High-concept movies present a particular challenge to the filmmaker: Since establishing the premise typically eats up the first 30 minutes of a story, screenwriters and directors must figure out a way to expand on their concept without losing audience interest. Co-written and co-directed by Italian filmmakers Fabio Guaglione and Fabio Resinaro, the wartime psychological thriller “Mine” is a classic example of a high-concept film that painstakingly sets up its unusual premise, only to squander it.
Mike (Armie Hammer) and Tom (Tom Cullen) are Marines in an unspecified North African country. When their scouting/sniper mission goes awry after Mike’s hesitation to pull the trigger inadvertently gives away their position to the enemy, the two men must walk across the desert toward an improvised extraction point — one that lies beyond a sign warning of a minefield. Both of the men step on mines, however, and after Tom dies, Mike quickly realizes that he is stuck, unable to move his left foot from the unexploded device. With 52 hours until the proverbial cavalry arrives, and with limited supplies, he must come up with a way to survive and get help. Over the course of the narrative, Mike starts to lose his resolve — and his wits.
The protracted opening act of “Mine” is a tedious wait to get to the point at which Mike is left alone. The character of Tom is one we’ve seen in countless war films. He’s the optimistic motormouth who will not shut up about his family back home, while Mike is the more tortured, taciturn type.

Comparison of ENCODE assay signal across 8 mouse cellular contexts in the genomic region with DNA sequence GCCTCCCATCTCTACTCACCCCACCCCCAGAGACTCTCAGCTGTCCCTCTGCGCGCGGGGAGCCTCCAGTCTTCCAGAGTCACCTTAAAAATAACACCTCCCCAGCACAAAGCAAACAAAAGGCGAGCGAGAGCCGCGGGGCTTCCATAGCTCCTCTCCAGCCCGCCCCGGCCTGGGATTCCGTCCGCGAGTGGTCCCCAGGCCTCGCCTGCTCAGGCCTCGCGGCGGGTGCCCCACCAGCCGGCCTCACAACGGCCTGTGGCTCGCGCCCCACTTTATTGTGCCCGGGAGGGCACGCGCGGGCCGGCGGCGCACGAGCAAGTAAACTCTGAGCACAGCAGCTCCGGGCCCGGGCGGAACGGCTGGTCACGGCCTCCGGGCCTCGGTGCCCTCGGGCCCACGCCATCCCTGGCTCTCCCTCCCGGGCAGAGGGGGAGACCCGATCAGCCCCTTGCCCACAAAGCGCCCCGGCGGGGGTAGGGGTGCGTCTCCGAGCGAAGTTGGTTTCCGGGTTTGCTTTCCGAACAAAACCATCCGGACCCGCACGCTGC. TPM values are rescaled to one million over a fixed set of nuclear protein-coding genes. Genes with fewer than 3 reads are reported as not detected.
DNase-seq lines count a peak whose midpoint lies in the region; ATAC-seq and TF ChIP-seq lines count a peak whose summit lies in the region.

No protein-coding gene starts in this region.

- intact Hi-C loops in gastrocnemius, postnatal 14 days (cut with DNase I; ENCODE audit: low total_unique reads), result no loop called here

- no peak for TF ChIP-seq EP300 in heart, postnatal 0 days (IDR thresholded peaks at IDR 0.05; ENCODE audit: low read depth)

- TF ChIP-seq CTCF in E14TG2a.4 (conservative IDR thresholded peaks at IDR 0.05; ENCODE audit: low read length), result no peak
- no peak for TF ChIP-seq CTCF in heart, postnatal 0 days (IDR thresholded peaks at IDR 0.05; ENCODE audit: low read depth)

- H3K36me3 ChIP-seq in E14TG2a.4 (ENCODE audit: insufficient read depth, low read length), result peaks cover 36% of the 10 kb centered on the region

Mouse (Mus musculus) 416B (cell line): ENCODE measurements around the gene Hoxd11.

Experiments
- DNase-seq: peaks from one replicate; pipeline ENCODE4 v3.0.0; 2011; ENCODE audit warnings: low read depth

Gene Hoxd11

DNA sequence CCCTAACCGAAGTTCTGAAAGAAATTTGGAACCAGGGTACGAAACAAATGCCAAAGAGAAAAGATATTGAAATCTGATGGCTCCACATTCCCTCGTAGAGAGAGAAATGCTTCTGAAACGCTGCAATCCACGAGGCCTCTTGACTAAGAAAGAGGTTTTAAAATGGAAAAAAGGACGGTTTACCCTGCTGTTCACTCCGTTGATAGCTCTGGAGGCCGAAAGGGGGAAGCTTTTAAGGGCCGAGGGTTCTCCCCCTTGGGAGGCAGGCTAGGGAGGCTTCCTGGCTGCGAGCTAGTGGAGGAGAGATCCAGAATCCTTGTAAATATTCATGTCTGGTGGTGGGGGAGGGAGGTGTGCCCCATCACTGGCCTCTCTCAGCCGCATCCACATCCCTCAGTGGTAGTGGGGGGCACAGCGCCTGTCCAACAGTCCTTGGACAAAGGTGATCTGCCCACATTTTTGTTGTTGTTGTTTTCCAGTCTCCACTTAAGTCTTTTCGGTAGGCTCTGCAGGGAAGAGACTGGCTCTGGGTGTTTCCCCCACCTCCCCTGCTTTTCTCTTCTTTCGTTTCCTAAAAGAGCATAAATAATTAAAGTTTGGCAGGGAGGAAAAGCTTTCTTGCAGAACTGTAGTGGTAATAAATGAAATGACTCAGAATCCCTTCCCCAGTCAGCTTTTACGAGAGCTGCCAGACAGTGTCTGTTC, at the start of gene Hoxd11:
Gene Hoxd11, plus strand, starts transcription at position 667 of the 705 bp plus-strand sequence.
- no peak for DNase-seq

Our interest in “Mine” is directly proportional to Mike’s sense of determination. In the first hours of his ordeal, he must contend with indifferent locals, enemy fire and even a sandstorm. This premise would be wildly implausible without Hammer, who makes for a compelling hero as he underplays Mike’s escalating sense of terror. For a while, anyway, “Mine” becomes a story about how military training can help prolong one’s survival, even when death seems certain.
Guaglione and Resinaro realize that lengthy exposure to the desert means that Mike’s grasp on reality will grow more tenuous, so “Mine” ends with many hallucinations and flashbacks. All of them are heavy-handed, with special effects re-creating mirages that only Mike can see. Like countless other movie warriors, Mike comes from a broken home, and struggles to communicate with his girlfriend. In one of these hallucinations, Mike’s abusive father (Geoff Bell) appears to insult him, suggesting a metaphor for the test of will that Mike is undergoing.
But his backstory offers virtually no additional intrigue or insight into his character, and “Mine” starts to lose momentum quickly.
“Mine” ends with a grim, halfhearted joke it does not earn. Guaglione and Resinaro strive to find meaning in Mike’s struggle, even when the script and its conclusion all point to a message that is more senseless, even bleak. Films such as “Gravity” and “127 Hours” successfully used the trope of the hero, isolated in an extraordinary circumstance, as a means for hard-earned character development. “Mine” wants to continue in that tradition, but it lacks the depth — let alone the curiosity — to achieve it.
Unrated. Opens at the AMC Potomac Mills 18. Also available on demand. Contains strong language, violence and disturbing imagery. 107 minutes.